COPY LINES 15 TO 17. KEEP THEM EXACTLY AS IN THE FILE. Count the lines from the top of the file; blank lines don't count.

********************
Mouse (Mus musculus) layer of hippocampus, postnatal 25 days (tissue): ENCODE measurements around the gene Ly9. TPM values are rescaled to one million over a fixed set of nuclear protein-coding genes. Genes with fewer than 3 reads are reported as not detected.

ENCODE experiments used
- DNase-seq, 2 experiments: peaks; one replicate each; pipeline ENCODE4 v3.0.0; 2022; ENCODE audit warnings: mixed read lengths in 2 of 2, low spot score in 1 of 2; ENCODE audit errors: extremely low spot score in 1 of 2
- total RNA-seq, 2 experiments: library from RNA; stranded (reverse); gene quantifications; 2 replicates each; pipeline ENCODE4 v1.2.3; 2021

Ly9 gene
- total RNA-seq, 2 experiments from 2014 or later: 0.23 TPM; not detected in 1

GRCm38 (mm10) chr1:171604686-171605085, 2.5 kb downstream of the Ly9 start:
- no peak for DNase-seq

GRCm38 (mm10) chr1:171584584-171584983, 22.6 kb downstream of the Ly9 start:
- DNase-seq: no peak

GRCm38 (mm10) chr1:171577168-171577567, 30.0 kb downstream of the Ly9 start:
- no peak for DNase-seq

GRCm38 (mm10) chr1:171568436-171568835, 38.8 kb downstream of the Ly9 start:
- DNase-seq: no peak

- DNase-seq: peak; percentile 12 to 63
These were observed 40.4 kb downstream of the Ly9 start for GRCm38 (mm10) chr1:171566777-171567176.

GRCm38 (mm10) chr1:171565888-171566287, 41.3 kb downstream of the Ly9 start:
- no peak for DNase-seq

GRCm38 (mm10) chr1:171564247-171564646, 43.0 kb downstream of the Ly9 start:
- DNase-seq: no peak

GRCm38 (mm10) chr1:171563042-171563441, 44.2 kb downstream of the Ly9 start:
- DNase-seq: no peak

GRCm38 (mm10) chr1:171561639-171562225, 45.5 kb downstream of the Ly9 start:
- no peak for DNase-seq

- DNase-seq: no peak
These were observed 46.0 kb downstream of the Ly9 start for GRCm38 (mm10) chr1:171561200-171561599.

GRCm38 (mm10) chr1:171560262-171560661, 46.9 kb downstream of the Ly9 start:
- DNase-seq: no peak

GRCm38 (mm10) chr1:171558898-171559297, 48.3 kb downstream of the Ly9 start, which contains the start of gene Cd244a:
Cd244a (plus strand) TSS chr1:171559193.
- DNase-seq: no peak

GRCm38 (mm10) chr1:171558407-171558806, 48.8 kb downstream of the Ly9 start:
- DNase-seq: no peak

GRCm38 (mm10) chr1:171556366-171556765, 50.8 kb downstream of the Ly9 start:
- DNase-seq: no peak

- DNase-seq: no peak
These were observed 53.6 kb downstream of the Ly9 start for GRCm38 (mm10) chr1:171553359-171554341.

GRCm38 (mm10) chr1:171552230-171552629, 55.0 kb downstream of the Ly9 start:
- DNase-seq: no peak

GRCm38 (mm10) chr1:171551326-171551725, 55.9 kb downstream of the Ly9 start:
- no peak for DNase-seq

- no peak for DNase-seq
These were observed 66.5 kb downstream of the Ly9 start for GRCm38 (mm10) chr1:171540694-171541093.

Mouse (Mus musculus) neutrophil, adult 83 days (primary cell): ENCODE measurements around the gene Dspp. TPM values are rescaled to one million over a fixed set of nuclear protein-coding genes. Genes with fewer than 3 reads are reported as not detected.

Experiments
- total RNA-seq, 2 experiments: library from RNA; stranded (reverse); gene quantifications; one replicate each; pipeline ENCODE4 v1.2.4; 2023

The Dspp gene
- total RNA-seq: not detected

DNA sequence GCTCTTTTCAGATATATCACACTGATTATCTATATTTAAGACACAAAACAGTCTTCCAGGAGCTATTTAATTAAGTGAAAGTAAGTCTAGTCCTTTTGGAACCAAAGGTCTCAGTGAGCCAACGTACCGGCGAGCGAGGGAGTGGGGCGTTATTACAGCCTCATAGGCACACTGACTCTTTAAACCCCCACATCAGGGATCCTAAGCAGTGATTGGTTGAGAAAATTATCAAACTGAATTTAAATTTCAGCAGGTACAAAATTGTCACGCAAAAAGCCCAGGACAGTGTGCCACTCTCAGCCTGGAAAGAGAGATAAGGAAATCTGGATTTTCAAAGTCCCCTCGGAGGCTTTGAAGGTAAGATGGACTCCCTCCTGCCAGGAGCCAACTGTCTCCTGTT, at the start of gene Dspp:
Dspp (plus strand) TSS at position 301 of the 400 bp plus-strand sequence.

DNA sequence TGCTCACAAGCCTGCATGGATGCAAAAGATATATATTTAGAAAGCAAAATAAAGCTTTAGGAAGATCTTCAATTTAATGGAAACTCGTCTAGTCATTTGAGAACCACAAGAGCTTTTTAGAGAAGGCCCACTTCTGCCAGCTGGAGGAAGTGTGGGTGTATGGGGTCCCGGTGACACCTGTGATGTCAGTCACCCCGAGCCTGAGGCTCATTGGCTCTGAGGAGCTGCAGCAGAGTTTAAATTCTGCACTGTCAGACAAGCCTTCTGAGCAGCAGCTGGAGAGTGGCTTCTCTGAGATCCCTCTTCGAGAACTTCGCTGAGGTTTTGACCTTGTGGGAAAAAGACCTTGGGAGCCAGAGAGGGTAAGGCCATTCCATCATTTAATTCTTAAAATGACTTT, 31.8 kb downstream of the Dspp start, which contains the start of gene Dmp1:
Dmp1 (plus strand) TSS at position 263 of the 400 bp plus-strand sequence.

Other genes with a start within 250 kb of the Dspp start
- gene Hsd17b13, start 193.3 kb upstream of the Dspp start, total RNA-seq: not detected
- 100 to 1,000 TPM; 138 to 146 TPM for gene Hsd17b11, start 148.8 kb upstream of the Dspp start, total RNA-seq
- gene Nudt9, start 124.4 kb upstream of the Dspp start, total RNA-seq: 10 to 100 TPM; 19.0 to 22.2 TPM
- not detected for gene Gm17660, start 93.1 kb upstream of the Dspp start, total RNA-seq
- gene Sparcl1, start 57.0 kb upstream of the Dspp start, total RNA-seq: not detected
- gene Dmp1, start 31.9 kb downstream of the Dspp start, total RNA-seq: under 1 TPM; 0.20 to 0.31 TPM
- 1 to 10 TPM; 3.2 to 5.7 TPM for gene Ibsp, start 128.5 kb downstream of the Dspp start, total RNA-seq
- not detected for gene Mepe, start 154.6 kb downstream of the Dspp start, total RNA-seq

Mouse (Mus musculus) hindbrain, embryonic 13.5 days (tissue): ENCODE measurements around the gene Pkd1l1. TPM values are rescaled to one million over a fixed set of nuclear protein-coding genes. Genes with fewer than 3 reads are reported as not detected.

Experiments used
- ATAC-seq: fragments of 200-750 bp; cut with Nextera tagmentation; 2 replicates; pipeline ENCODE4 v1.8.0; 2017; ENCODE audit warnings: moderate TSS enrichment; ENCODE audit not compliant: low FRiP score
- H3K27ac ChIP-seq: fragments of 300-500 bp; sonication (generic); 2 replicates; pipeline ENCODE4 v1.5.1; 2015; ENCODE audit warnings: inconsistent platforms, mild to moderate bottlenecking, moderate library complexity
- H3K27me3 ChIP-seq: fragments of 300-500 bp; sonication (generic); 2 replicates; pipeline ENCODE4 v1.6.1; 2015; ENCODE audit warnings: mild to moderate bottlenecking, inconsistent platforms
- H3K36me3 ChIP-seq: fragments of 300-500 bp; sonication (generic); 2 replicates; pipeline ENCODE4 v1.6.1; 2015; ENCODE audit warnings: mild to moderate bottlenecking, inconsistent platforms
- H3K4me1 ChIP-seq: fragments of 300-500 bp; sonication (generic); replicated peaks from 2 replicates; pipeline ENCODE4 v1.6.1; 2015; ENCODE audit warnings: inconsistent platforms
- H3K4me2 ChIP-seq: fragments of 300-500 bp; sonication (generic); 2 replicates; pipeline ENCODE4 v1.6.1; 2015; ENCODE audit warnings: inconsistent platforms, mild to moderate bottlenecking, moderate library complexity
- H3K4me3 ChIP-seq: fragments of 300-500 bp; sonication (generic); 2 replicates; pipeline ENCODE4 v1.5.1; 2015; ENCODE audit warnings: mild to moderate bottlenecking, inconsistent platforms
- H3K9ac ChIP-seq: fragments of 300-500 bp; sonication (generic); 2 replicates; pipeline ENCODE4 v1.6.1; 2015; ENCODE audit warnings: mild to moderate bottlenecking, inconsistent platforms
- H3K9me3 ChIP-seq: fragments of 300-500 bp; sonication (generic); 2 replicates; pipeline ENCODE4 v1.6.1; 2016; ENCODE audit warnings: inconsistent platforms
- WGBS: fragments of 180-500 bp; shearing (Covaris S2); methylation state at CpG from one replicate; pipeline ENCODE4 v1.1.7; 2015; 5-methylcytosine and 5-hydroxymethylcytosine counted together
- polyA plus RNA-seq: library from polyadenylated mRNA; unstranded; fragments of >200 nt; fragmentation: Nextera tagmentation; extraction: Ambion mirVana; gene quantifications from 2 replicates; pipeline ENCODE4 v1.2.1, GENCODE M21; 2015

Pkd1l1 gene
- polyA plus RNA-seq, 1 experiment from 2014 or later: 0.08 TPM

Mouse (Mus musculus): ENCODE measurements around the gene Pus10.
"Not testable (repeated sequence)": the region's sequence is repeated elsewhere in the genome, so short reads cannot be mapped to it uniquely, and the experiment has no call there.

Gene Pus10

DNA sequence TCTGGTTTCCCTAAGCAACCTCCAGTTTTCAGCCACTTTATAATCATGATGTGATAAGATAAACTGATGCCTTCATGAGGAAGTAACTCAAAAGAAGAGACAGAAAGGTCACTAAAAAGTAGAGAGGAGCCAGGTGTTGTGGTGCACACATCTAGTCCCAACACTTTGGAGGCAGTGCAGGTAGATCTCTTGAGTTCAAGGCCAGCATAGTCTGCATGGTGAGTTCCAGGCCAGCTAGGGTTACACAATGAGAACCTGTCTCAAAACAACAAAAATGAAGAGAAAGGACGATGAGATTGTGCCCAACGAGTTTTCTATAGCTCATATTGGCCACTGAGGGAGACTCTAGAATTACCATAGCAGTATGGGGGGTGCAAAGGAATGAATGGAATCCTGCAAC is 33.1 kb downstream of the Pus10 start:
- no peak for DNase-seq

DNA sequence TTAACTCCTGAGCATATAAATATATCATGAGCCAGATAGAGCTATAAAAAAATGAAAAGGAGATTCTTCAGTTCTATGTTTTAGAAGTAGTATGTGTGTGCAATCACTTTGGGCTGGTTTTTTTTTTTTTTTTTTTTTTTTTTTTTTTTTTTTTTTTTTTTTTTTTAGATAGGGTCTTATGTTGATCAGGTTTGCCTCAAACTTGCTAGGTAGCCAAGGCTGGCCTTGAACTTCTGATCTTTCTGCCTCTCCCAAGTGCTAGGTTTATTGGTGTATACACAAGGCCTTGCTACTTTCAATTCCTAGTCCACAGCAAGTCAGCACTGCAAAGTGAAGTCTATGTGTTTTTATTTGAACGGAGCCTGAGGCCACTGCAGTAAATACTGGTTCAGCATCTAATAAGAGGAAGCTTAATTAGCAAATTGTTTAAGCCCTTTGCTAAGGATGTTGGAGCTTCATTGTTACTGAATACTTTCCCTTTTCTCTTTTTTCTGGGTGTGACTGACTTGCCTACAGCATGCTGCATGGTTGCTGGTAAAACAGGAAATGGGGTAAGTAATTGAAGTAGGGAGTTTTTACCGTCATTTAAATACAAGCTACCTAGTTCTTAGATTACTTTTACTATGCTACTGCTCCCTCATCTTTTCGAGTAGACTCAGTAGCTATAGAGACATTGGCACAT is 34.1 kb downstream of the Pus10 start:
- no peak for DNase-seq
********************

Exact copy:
- DNase-seq: peak; percentile 12 to 63
These were observed 40.4 kb downstream of the Ly9 start for GRCm38 (mm10) chr1:171566777-171567176.

GRCm38 (mm10) chr1:171565888-171566287, 41.3 kb downstream of the Ly9 start: